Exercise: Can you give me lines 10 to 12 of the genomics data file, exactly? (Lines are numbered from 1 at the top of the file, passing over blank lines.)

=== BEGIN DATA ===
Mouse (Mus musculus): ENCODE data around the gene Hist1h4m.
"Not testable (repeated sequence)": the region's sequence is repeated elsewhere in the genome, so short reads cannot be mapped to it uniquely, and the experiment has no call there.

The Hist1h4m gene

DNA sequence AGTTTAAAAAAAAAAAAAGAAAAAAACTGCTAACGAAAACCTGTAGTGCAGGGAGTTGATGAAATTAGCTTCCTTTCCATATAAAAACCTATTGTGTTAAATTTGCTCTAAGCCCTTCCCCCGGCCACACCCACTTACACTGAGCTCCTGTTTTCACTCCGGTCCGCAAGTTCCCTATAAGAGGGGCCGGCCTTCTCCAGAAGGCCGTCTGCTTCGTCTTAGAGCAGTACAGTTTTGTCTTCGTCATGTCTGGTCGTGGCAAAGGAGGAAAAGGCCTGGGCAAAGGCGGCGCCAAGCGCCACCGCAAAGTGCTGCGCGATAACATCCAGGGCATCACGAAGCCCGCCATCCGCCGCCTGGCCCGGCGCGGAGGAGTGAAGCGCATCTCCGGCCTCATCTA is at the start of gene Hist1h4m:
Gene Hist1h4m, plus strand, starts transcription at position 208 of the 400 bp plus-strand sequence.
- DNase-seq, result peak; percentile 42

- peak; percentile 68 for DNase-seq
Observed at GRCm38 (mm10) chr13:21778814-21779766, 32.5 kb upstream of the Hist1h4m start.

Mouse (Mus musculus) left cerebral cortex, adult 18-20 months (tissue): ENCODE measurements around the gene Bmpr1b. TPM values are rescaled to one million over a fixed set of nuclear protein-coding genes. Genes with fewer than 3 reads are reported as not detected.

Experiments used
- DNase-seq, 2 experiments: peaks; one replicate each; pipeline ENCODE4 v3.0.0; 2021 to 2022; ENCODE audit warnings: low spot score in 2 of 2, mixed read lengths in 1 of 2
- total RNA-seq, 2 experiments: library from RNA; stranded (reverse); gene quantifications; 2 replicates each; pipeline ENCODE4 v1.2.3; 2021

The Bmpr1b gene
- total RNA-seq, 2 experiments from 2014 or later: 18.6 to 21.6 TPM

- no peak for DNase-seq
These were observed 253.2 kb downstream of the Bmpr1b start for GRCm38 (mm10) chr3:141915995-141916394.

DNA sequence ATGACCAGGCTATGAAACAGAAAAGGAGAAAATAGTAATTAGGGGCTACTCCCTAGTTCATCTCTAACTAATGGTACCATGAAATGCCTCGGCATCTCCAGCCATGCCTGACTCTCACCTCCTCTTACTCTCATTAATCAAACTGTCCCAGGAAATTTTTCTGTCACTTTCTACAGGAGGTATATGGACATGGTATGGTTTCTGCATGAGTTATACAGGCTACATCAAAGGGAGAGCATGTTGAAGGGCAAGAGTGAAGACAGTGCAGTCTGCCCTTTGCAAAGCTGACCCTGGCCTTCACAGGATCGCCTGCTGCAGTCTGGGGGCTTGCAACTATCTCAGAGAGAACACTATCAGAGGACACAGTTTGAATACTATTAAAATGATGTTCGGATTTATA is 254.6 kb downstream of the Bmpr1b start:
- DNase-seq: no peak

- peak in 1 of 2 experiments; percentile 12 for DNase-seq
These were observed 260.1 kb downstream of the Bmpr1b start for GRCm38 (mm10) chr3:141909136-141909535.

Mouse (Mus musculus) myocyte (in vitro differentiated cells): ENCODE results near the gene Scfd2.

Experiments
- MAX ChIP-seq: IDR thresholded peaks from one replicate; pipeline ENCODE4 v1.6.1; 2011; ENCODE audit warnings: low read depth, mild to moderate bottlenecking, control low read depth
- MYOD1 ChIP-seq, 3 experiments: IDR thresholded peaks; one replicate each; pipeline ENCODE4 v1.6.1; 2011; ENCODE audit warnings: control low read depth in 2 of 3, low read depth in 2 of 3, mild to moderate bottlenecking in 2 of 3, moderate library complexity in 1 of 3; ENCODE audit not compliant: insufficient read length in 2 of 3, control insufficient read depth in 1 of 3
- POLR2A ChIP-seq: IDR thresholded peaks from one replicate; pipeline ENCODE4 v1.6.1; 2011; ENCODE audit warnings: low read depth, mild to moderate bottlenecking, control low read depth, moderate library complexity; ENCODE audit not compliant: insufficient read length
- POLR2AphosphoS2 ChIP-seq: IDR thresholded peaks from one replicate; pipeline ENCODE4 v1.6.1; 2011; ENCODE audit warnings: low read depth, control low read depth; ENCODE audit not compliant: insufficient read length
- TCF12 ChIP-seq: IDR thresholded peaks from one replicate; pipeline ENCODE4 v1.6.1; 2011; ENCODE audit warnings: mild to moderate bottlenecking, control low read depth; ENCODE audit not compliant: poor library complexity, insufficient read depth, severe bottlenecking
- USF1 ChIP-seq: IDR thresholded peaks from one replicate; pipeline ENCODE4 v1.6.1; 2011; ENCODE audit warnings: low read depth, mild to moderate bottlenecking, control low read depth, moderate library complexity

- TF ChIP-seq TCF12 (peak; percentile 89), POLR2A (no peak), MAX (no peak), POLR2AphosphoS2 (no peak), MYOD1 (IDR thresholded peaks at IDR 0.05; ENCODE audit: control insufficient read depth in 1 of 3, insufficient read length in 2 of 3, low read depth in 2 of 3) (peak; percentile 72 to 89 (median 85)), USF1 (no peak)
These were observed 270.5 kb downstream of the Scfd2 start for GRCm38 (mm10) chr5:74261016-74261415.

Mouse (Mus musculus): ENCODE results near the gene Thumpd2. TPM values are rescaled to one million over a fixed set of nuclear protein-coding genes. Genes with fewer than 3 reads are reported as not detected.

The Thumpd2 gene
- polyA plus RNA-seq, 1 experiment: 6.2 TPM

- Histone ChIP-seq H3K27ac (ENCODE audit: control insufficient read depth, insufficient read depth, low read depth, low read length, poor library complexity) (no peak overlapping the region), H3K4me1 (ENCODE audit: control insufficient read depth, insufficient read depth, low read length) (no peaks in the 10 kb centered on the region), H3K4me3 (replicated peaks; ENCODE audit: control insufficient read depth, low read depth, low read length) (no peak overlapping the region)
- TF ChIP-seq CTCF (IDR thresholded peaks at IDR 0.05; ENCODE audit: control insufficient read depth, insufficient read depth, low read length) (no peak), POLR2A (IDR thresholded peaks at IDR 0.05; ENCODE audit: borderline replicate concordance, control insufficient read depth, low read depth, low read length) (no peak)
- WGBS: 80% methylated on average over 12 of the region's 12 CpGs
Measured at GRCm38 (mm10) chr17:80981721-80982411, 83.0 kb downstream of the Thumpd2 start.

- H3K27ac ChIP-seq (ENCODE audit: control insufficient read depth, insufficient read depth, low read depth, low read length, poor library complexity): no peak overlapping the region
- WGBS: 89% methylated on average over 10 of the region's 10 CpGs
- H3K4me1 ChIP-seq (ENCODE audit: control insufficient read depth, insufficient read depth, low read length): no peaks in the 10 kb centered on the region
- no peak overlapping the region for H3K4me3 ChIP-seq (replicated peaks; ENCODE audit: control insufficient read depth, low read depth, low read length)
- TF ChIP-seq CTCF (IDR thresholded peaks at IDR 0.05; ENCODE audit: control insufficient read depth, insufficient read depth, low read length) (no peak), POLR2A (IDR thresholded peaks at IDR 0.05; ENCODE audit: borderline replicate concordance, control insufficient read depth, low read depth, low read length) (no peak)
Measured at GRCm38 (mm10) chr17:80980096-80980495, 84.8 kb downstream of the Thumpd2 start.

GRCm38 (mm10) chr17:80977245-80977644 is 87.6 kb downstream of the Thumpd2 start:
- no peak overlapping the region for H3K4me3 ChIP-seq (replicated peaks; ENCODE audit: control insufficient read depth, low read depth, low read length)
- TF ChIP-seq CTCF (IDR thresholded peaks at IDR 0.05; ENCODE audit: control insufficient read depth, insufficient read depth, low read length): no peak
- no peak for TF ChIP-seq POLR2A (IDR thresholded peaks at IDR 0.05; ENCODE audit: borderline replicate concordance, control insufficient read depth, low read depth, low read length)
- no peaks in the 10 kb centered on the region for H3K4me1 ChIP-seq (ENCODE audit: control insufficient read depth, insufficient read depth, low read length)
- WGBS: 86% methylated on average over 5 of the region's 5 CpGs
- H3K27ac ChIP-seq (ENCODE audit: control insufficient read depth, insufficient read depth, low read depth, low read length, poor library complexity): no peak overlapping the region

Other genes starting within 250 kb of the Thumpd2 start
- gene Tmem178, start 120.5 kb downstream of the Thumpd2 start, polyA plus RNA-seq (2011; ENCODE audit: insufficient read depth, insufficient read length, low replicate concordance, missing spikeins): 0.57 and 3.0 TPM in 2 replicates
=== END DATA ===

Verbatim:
Experiments used
- DNase-seq, 2 experiments: peaks; one replicate each; pipeline ENCODE4 v3.0.0; 2021 to 2022; ENCODE audit warnings: low spot score in 2 of 2, mixed read lengths in 1 of 2
- total RNA-seq, 2 experiments: library from RNA; stranded (reverse); gene quantifications; 2 replicates each; pipeline ENCODE4 v1.2.3; 2021